Luke 16: 9-15
And I tell you, make friends for yourselves by means of dishonest wealth so that when it is gone, they may welcome you into the eternal homes. “Whoever is faithful in a very little is faithful also in much; and whoever is dishonest in a very little is dishonest also in much. If then you have not been faithful with the dishonest wealth, who will entrust to you the true riches? And if you have not been faithful with what belongs to another, who will give you what is your own?
No slave can serve two masters; for a slave will either hate the one and love the other, or be devoted to the one and despise the other. You cannot serve God and wealth.” The Pharisees, who were lovers of money, heard all this, and they ridiculed him. So he said to them, “You are those who justify yourselves in the sight of others; but God knows your hearts; for what is prized by human beings is an abomination in the sight of God.”
New Revised Standard Version, copyright 1989, by the National Council of the Churches of Christ in the United States of America. Used by permission. All rights reserved. USCCB approved (http://www.usccb.org/bible/approved-translations)
Leo, one of just two popes who as yet bear the title “Magnus,” lived in an age of mass migrations, political breakdown and debilitating religious controversy. He faced these challenges head on with great faith, intelligence and determination, and his contributions have had a lasting effect on the doctrine and practice of the Church. In his own times, however, his achievements may not have seemed so great. He encouraged the conversion of Germanic immigrants to Catholic Christianity, but most of them fell prey to the Arian heresy. He once spared the city of Rome from being sacked by Attila the Hun, but could do nothing to stop him from ravaging much of Europe.
Leo’s Tome was a significant contribution to the deliberations at the Council of Chalcedon, whose Christological formulations are still a bulwark of unity in faith between the Catholic and Orthodox Churches; at the time, however, the council was rejected by many and did little to quell the doctrinal uproar across the Roman Empire. Finally, Leo’s writings on the role of the Bishop of Rome have been vitally important to the development of Catholic understanding of the papacy, an understanding that his brother bishops, especially in the East, often did not share. Might not Leo, seemingly overwhelmed by the tide of history and by men of greater power but lesser wisdom, have been tempted more than once to despair?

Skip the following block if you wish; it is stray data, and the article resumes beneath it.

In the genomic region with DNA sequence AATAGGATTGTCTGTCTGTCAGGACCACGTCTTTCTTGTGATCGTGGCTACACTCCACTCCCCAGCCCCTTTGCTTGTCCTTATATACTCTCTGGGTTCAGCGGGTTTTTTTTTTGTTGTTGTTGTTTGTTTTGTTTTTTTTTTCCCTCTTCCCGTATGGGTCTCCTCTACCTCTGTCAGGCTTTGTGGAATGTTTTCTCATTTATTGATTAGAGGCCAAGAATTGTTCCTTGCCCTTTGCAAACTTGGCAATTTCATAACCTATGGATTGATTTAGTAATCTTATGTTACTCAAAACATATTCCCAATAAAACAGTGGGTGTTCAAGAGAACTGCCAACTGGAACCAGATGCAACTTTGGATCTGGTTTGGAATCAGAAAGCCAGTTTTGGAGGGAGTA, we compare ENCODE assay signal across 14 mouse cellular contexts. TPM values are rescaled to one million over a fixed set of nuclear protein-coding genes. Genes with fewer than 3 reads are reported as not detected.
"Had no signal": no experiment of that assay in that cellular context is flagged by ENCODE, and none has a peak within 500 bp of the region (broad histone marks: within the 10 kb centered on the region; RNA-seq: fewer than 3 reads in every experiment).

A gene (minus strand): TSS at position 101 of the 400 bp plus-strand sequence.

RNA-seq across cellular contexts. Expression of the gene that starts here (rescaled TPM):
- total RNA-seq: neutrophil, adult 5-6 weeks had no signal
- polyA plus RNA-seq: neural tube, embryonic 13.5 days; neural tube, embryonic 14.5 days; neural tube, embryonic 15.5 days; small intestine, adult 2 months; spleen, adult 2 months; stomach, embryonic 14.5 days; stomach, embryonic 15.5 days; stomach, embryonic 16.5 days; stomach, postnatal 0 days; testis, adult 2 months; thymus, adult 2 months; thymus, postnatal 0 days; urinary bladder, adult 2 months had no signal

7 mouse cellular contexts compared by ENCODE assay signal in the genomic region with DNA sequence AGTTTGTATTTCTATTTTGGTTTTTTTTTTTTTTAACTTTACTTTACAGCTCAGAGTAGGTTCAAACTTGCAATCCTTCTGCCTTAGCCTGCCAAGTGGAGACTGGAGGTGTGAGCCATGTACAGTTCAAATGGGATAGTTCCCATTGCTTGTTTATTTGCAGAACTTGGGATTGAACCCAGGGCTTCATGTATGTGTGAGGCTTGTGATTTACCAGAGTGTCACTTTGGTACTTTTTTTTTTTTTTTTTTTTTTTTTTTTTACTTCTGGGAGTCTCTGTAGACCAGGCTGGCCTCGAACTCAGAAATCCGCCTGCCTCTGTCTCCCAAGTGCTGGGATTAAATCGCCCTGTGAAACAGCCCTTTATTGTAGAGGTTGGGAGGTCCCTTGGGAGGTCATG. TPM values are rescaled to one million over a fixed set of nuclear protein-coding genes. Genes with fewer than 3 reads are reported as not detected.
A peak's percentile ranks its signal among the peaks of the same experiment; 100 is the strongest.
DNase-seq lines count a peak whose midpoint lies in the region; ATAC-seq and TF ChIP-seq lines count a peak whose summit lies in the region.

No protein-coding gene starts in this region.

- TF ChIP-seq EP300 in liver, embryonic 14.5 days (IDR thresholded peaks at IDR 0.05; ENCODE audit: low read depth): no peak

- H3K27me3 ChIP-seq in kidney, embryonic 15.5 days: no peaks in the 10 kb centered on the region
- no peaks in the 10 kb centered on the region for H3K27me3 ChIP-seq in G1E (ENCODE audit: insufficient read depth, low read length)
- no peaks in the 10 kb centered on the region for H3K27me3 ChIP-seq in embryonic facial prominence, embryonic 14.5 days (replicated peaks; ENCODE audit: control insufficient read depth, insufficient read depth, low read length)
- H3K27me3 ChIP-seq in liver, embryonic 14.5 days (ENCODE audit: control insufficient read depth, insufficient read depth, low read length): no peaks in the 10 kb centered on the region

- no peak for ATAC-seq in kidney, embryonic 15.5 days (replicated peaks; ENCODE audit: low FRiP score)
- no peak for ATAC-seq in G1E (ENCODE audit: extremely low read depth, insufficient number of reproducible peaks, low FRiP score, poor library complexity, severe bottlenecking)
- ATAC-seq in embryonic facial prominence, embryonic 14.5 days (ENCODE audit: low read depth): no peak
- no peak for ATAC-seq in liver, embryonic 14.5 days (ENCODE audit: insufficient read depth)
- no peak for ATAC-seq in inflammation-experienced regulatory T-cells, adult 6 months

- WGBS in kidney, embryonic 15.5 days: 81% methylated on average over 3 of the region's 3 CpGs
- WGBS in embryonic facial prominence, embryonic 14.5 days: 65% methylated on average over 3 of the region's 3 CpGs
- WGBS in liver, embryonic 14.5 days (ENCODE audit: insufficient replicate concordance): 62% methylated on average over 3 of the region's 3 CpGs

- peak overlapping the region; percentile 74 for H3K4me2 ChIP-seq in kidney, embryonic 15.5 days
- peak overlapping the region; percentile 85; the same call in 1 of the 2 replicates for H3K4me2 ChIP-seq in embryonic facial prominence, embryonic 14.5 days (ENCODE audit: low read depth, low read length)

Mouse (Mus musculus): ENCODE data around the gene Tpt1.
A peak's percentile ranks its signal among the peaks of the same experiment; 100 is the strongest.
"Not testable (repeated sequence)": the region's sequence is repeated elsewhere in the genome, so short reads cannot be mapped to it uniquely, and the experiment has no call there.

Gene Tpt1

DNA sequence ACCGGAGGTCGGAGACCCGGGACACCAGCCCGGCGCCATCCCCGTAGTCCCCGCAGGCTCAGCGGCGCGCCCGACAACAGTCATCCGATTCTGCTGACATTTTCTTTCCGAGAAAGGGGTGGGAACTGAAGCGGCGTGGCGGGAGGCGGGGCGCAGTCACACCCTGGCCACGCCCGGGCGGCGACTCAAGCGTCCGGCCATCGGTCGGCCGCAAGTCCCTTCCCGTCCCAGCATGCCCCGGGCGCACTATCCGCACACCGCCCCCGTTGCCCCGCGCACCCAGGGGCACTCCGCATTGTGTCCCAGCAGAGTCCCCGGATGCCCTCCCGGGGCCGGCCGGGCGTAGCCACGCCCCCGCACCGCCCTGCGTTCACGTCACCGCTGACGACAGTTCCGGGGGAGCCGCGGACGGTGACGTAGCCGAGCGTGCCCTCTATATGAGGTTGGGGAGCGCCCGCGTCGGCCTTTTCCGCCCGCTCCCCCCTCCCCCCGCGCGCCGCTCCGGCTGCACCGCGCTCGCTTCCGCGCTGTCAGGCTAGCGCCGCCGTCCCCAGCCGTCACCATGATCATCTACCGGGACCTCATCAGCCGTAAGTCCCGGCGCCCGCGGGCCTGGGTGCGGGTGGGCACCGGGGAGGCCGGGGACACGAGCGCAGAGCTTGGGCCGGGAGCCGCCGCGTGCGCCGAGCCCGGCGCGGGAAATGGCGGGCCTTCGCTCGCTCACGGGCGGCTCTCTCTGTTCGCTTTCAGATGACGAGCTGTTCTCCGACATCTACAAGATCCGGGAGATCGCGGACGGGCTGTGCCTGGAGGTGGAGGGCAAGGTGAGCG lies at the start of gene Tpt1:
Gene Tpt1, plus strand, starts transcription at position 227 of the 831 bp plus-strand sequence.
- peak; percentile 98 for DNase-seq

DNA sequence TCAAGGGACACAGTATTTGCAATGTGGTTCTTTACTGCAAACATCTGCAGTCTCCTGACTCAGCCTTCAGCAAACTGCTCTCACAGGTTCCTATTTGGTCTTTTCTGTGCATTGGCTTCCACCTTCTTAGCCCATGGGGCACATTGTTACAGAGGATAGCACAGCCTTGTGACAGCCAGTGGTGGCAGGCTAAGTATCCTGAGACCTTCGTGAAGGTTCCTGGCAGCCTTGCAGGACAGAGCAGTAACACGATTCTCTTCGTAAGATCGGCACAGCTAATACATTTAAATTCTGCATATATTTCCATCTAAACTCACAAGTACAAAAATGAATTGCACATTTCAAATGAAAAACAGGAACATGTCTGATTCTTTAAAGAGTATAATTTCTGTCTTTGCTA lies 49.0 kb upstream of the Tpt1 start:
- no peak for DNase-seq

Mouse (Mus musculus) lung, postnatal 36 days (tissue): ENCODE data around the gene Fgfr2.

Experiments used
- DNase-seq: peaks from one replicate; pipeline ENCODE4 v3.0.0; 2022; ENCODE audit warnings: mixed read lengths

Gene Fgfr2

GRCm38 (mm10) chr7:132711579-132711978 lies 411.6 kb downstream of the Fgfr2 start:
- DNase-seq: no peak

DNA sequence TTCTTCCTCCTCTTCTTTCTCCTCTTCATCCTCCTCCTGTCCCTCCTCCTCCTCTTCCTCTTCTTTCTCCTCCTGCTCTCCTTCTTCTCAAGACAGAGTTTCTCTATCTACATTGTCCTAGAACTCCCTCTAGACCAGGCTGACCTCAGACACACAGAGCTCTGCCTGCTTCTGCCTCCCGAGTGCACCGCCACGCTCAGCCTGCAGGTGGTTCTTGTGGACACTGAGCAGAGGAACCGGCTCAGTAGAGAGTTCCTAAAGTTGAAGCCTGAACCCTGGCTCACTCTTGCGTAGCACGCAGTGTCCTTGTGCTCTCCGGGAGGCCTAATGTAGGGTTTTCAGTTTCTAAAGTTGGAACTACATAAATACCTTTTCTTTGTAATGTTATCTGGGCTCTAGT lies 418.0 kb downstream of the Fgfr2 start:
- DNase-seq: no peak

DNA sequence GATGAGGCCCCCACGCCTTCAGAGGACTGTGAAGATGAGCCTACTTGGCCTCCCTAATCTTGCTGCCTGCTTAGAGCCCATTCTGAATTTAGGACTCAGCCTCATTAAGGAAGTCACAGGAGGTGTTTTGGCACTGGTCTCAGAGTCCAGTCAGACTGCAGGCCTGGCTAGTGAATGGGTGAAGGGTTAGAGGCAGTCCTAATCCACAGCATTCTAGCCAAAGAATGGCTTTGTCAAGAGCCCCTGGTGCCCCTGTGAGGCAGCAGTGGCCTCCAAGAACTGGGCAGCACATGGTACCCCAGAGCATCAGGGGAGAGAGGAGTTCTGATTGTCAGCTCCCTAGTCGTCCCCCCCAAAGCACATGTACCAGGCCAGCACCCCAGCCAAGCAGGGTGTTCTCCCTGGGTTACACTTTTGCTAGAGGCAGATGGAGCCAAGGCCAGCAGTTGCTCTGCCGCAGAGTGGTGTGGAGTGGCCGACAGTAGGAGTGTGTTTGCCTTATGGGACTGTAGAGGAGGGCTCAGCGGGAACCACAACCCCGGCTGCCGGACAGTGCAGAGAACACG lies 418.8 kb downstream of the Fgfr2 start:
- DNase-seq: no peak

Hear the words he speaks: “Short and fleeting are the joys of this world’s pleasures which endeavor to turn aside from the path of life those who are called to eternity. The faithful and religious spirit, therefore, must desire the things which are heavenly, and being eager for the divine promises, lift itself to the love of the incorruptible good and the hope of the true light.” This hope was not merely Leo’s comfort amidst setbacks, but the driving force behind his powerful preaching, his deep theological reflection, his titanic effort to steer the Barque of Peter through so many storms.
Let us ask his intercession today for the whole Church, especially for his successor, Benedict: may his heart be likewise set upon the incorruptible good and eager for the divine promises.
—Sam Conedera, S.J.
Lord, while others might misjudge us, doubt our motives, or question our commitment, you alone know our heart. Our greatest accomplishment is sometimes a private victory not known to anyone but you. Help us to focus more on seeking your love and less on seeking others’ approval. Raise our awareness and strengthen our resolve to be faithful in small matters. And when situations occur with serious consequences, we will then be prepared to have the courage and persistence necessary to stand for your truth.
—The Jesuit Prayer Team